A luxury to start the season, Ferrell is now needed. After averaging just five minutes over five games this season, he’ll be an instant add to the rotation and has the potential to instantly add an offensive punch. Fans should dust off their “Yo-gi ... Fer-rell” chants.

Lastly, Walton’s ace in the hole might be Bogdan Bogdanovic. The most versatile player on the Kings' roster, Bogdanovic is on a tear over his last few games. He’s played both guard positions, as well as small forward and he works well as a primary ball-handler. 

Bogdanovic isn’t the defender that Joseph is and he also isn’t lightning in a bottle like Ferrell, but he’s the most balanced player the Kings have on their roster and he’s capable of not only picking up the scoring void left by Fox’s absence but also running the offense.

Losing Fox’s playmaking should be the primary focus with the starting unit and Bogdanovic gives the team the best option. He’s currently second on the team in assist percentage and he has a 3.3-to-1.4 assists-to-turnover ratio so far this season.

Bogdanovic is also one of the longest-tenured Kings players and has chemistry with Hield and Harrison Barnes, as well as Nemanja Bjelica, who he plays with during the summer with the Serbian national team.

Moving a player from the bench will also have a trickle-down effect, but this is a long term injury situation and Walton needs stability. Bogdanovic would be missed from the second unit, but some of that loss could be mitigated by Ferrell and his scoring ability.

[RELATED: What Fox's injury means for Kings]

There is no perfect solution. Fox is extremely important to the Kings’ entire game plan and losing him is a crushing blow for a group searching for their identity.

Walton has a tough decision, but the Kings aren’t the first team to lose a star player and they certainly won’t be the last. They need more than a stop-gap. They need a solution for the next 25-plus games and perhaps longer.

What De'Aaron Fox's ankle injury means for young, snake-bitten Kings

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USATI

What De'Aaron Fox's ankle injury means for young, snake-bitten Kings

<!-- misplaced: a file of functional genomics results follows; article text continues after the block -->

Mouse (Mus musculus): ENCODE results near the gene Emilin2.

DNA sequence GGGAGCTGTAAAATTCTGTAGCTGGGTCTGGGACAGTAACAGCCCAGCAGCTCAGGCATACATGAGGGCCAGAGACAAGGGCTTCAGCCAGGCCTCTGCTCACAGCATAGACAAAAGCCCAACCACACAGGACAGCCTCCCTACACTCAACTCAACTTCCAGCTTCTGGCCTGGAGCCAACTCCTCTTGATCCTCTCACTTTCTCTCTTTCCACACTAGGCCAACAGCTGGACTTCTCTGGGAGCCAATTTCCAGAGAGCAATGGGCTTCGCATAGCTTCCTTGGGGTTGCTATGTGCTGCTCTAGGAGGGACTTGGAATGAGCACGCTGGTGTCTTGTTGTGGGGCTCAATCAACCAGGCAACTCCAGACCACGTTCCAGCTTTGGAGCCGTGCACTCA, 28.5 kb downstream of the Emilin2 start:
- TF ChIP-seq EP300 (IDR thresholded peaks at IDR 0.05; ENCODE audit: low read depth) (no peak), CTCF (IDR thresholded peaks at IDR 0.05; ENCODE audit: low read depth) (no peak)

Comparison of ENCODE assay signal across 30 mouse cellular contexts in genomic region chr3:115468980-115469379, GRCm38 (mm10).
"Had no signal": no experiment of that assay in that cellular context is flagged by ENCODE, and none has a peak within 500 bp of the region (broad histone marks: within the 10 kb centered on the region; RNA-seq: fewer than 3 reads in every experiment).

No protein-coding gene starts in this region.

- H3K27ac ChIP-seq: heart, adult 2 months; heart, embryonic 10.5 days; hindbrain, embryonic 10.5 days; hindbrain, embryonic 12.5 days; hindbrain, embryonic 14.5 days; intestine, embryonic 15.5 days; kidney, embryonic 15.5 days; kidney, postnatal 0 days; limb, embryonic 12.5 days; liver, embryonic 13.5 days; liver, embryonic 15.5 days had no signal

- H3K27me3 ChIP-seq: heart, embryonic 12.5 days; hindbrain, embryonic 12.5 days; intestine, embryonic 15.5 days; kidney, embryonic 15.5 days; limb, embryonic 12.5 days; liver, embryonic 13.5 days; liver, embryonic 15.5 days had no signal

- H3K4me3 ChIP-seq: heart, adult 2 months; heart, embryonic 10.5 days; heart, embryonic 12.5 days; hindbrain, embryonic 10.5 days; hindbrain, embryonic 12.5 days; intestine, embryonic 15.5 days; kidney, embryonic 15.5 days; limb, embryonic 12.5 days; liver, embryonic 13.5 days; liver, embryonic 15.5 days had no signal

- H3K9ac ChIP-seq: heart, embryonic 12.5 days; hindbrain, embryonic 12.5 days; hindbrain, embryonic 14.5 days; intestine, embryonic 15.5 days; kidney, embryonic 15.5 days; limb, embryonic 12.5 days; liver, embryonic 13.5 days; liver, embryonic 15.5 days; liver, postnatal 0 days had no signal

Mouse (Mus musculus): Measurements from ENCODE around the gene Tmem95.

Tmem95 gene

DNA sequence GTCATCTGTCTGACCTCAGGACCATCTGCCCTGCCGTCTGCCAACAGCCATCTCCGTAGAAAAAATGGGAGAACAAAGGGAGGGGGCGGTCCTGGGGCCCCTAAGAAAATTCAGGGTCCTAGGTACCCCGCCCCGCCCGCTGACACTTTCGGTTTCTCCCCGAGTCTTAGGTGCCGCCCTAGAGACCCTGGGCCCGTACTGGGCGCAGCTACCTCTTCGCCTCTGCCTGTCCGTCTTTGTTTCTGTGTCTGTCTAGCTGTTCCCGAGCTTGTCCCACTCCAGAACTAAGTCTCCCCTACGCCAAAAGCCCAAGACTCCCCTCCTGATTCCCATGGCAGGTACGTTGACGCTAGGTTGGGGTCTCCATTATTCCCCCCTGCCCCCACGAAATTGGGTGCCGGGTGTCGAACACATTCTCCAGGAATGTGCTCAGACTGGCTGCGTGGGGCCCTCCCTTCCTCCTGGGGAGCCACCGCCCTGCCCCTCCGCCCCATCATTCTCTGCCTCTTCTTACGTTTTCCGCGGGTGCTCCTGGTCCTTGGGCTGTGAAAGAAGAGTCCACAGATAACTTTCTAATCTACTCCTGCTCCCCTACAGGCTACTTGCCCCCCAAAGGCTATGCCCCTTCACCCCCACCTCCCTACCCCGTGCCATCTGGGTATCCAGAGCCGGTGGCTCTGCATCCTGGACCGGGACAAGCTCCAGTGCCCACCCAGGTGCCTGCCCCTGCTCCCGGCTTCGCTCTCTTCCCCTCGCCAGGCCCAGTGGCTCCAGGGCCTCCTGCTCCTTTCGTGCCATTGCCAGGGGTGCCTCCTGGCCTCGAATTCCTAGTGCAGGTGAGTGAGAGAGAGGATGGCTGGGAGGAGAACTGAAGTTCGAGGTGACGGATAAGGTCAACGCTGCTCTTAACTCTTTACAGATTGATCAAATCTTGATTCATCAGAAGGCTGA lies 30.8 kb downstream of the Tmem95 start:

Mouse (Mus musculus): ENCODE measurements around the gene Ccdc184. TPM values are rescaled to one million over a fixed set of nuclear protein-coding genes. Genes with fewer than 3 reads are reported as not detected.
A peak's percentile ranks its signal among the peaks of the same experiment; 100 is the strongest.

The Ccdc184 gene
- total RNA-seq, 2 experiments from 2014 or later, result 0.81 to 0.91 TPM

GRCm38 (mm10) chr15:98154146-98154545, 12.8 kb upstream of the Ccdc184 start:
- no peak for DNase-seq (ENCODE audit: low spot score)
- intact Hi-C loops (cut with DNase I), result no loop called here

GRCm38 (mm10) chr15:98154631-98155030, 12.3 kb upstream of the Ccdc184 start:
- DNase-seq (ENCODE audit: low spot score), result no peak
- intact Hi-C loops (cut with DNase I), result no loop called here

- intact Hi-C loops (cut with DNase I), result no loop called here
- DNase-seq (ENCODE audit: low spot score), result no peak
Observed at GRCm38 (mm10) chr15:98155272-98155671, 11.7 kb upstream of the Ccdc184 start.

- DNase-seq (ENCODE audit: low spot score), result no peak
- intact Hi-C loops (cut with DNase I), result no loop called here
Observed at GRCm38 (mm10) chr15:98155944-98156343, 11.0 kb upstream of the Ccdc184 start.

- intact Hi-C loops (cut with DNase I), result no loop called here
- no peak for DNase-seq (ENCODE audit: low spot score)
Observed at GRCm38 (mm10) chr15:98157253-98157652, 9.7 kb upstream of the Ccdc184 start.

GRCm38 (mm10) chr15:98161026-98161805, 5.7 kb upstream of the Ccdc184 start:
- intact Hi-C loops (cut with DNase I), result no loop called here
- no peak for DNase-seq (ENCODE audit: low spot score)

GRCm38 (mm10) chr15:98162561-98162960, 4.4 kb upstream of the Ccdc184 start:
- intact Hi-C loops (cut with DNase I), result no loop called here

SACRAMENTO -- The hits keep on coming for the Sacramento Kings. First Marvin Bagley broke his right thumb during the season opener against the Phoenix Suns. Now De’Aaron Fox is going to miss time as well.

Fox injured his left ankle Monday during practice. An MRI at the team’s practice facility revealed that the Kings’ starting point guard has an ankle sprain and will be re-evaluated by the team in 3-4 weeks by the team's medical staff. According to a league source, Fox has a Grade 3 left ankle sprain.

Durable through his first two seasons in the league, Fox has missed a total of 10 games as a pro, including just one last season for Sacramento.

After a breakout second season, Fox is off to another good start in Year Three. The 21-year-old is averaging 18.2 points, seven assists and four rebounds in 32 minutes per game for coach Luke Walton this season.

His turnover numbers are up in the Kings’ new system, but the Kings rely heavily on his speed and quickness to breakdown opposing defenses.

The Kings dropped the first five games of the season, but they’ve won three out of their last four games heading into Tuesday’s matchup with the Portland Trail Blazers, and they currently stand at 3-6 on the year. Losing Fox for an extended period of time is a huge blow to the team, but Walton has other options at the position.

General manager Vlade Divac loaded up on point guards over the summer, adding veteran Cory Joseph to the mix on a three-year, $37 million deal. They also picked up a team option on Yogi Ferrell, which gives them additional depth.

During the preseason schedule, Walton also turned to shooting guard Bogdan Bogdanovic to eat some of the minutes at the point. The Kings' sixth-man is capable of stepping into a primary ball handler role alongside Buddy Hield if need be.

[RELATED: Why Hield thinks Fox can be one of NBA's best]

In addition to Joseph, Ferrell and Bogdanovic, Sacramento has a pair of rookies they can use in the backcourt in Justin James and Kyle Guy. James is on the regular roster and Kyle Guy is currently playing for the Stockton Kings on a two-way contract. Guy can be recalled and spend up to 45 days with the parent club if they feel they need more guard depth.

Injuries are part of the game, but the Kings have certainly started off the year with some bad luck.